Just ordered this color-matching cable: http://www.earlybirdsavings.com/p/Red-3-3Ft-3-5mm-Right-Angle-Male-to-Male-Stereo-Jack-Headphone-Audio-Cable-U35030

Edit: Nope, problem's not in the cable... Do you have any suggestions? Could uneven application of accoustic foam influence channel balance?
Edited by eimis - 6/14/13 at 9:41am
post #10208 of 10623

I'm sure uneven damping and the presence of the jack would affect it. There might be a random little gap somewhere in the cup/pad/baffle too. Are you hearing the level difference across the entire FR or just a specific part?

post #10209 of 10623

Yes, it's consistent accross FR - I've generated a chirp tone with audacity from 15hz to 16Khz. The only exception is ~13khz-15khz interval - there balance is jumping to left and right... I guess I'm dedicating this evening for this issue. Will disassemble my T50 in a moment.

post #10210 of 10623

Uneven dampening has done this to me in the past. Evening it out and packing it around the headphone jack seemed to resolve the issue.

post #10211 of 10623

I sealed the jack with hot glue but that didn't do anything.. I guess I'll just have to live with -2dB on right channel with my players.

post #10212 of 10623

Could it maybe be pad spacing? or driver mismatch?

post #10213 of 10623

You can always put an inline resistor in the "+" lead of the channel with more output.  To reduce the gain by about 2dB, just buy a few 1/4 watt resistors (make sure they're non inductive).  If it's really about a 2dB error across the spectrum, adding an inline resistor between 8.2 and 15 ohm should do the trick.  If your driver is exactly 50 ohms a 12 ohm resistor should do as a first test, and adjust and replace as needed.  I've found the Fostex drivers can vary, I've seen 48 and 57 ohms, so a few trials may be needed (especially if your 2dBis a swag).

 

A more accurate way (assuming you have a multimeter) is to get a variable resistor and trim it until it sounds balanced, then measure the resistor and replace it with a quality non inductive network of resistors giving the same value...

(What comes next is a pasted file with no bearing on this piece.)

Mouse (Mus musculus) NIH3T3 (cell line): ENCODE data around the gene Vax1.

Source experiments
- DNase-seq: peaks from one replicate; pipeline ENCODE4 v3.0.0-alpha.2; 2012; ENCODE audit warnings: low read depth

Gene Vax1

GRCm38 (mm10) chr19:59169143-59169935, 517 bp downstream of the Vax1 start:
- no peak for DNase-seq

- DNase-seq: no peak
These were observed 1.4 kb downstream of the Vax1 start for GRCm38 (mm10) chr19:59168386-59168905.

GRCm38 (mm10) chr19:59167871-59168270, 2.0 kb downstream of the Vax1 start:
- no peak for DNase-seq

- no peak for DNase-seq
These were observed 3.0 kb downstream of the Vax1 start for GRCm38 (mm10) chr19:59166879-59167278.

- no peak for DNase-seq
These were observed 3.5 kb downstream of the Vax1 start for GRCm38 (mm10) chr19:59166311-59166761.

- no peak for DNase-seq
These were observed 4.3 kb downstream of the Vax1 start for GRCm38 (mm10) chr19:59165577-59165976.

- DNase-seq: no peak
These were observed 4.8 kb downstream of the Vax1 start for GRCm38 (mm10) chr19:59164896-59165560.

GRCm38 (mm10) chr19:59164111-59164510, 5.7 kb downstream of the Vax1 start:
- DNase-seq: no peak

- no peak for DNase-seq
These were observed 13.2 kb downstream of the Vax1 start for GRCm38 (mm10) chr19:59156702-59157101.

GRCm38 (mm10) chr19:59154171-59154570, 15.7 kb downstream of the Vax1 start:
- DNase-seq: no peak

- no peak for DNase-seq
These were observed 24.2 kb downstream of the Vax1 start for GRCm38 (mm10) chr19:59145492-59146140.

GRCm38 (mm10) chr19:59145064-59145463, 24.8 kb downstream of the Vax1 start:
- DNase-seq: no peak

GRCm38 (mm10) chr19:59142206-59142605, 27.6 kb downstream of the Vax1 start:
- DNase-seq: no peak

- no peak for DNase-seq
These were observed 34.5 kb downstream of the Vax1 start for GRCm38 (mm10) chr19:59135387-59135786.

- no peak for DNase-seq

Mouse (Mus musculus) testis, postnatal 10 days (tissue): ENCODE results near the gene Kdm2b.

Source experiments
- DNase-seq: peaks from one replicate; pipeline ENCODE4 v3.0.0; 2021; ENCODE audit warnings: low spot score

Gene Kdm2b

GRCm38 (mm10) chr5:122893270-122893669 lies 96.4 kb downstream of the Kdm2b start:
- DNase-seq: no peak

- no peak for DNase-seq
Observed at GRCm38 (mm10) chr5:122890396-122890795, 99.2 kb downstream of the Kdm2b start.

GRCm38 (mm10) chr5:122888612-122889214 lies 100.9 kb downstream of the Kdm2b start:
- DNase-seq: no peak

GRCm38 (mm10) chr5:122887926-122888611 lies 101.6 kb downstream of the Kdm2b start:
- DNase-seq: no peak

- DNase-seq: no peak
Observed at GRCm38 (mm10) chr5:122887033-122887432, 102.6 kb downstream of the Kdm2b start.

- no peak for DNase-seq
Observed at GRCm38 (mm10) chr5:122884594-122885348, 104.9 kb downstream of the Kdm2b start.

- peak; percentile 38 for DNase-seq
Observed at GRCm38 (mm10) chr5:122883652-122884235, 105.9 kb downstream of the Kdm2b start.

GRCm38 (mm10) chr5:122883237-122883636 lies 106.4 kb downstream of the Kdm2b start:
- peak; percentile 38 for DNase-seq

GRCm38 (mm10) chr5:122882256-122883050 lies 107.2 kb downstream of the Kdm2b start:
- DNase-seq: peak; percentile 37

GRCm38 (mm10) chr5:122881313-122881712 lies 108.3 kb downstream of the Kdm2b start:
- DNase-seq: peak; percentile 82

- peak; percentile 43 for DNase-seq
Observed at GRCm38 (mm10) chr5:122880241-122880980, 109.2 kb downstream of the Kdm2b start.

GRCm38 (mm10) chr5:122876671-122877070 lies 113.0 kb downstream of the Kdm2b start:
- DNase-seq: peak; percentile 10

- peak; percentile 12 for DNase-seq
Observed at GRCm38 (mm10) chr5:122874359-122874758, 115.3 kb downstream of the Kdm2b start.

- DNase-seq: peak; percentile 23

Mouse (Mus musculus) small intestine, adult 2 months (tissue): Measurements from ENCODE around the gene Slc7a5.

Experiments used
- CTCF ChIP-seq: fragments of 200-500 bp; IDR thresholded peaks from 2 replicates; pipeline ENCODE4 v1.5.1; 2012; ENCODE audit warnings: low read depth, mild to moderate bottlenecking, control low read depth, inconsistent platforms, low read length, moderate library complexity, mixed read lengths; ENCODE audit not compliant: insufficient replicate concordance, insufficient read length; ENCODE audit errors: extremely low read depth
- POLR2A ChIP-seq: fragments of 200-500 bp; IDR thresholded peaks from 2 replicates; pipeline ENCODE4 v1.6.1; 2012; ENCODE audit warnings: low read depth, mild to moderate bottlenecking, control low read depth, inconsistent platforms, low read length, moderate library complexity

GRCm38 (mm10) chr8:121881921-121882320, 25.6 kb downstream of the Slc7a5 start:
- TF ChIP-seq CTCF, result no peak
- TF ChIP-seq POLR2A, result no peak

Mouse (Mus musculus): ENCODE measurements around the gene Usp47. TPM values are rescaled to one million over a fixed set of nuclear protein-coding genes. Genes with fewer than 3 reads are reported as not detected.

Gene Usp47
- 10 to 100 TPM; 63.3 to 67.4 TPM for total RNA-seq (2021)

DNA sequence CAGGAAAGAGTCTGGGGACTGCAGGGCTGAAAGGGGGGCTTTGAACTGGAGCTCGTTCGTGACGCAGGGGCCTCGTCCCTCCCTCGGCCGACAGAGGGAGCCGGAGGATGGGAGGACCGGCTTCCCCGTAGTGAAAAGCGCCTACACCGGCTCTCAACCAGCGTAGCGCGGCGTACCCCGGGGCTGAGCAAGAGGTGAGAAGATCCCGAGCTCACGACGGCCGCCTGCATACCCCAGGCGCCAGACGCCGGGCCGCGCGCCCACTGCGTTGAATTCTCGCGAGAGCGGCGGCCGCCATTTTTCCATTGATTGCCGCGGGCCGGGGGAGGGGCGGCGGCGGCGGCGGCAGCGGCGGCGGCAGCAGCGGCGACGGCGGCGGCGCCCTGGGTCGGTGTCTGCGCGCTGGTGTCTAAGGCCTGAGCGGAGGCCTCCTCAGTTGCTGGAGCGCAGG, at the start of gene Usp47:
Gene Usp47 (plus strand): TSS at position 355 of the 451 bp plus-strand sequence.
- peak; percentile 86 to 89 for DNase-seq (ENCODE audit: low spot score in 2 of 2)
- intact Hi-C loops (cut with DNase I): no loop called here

post #10214 of 10623
Quote:
Originally Posted by Armaegis View Post

Could it maybe be pad spacing? or driver mismatch?

 

I've seen that a few times.  etysmile.gif

post #10215 of 10623
Quote:
Originally Posted by mrspeakers View Post

You can always put an inline resistor in the "+" lead of the channel with more output.  To reduce the gain by about 2dB, just buy a few 1/4 watt resistors (make sure they're non inductive).  If it's really about a 2dB error across the spectrum, adding an inline resistor between 8.2 and 15 ohm should do the trick.  If your driver is exactly 50 ohms a 12 ohm resistor should do as a first test, and adjust and replace as needed.  I've found the Fostex drivers can vary, I've seen 48 and 57 ohms, so a few trials may be needed (especially if your 2dBis a swag).

 

A more accurate way (assuming you have a multimeter) is to get a variable resistor and trim it until it sounds balanced, then measure the resistor and replace it with a quality non inductive network of resistors giving the same value...


Hey there Speakers. Have you ever thought of creating a plug with two slots to insert resistors into? It would be a cheap enough item to create and being able to play with impedence would most likely prove irresistable to the community.wink.gif